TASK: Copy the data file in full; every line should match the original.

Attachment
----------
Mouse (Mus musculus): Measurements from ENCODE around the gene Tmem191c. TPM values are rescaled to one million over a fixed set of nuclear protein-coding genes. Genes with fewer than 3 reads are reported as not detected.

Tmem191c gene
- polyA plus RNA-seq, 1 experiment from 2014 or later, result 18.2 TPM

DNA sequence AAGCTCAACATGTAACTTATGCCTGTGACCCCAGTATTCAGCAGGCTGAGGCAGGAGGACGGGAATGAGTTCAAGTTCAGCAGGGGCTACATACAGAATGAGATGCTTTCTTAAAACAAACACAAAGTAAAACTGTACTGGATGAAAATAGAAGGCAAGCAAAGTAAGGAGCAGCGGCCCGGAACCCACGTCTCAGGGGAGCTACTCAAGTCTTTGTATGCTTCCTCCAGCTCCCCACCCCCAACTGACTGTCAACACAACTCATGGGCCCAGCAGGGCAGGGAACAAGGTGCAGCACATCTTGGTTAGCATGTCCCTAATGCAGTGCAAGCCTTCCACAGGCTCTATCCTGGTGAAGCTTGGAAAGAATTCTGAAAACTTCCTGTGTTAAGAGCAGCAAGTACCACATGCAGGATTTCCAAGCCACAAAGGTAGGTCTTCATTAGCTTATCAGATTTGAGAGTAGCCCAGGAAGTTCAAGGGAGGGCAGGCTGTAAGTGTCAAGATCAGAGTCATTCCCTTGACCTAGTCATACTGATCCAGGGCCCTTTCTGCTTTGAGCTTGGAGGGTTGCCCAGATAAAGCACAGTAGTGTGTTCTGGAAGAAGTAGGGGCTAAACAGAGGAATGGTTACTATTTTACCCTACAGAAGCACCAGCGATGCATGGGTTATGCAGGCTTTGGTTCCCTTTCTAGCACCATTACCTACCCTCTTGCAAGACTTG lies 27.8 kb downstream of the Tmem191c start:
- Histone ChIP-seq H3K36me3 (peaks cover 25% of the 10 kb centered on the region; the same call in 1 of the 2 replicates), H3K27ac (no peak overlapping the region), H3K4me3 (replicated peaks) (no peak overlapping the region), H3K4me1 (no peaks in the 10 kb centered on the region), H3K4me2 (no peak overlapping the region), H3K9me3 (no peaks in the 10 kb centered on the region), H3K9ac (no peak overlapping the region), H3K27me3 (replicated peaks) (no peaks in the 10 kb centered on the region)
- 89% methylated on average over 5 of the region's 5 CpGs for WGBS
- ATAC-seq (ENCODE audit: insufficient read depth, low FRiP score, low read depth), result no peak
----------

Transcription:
Mouse (Mus musculus): Measurements from ENCODE around the gene Tmem191c. TPM values are rescaled to one million over a fixed set of nuclear protein-coding genes. Genes with fewer than 3 reads are reported as not detected.

Tmem191c gene
- polyA plus RNA-seq, 1 experiment from 2014 or later, result 18.2 TPM

DNA sequence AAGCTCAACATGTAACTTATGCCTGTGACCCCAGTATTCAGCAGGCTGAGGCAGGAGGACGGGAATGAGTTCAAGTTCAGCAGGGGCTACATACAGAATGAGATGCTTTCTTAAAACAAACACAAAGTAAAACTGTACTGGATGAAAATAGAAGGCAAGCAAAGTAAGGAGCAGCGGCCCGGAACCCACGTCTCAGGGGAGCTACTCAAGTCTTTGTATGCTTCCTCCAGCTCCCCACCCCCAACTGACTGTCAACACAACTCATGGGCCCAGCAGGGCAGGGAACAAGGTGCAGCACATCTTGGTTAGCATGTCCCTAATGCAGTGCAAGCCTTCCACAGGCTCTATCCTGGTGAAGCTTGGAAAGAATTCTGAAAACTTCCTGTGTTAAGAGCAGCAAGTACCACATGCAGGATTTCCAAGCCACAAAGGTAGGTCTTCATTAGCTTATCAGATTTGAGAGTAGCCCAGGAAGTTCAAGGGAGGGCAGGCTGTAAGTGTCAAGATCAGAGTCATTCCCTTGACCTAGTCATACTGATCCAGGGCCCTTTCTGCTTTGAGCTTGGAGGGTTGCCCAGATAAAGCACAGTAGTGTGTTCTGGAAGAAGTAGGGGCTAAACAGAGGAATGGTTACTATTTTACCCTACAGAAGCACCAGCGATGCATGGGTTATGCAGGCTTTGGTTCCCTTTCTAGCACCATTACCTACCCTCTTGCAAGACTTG lies 27.8 kb downstream of the Tmem191c start:
- Histone ChIP-seq H3K36me3 (peaks cover 25% of the 10 kb centered on the region; the same call in 1 of the 2 replicates), H3K27ac (no peak overlapping the region), H3K4me3 (replicated peaks) (no peak overlapping the region), H3K4me1 (no peaks in the 10 kb centered on the region), H3K4me2 (no peak overlapping the region), H3K9me3 (no peaks in the 10 kb centered on the region), H3K9ac (no peak overlapping the region), H3K27me3 (replicated peaks) (no peaks in the 10 kb centered on the region)
- 89% methylated on average over 5 of the region's 5 CpGs for WGBS
- ATAC-seq (ENCODE audit: insufficient read depth, low FRiP score, low read depth), result no peak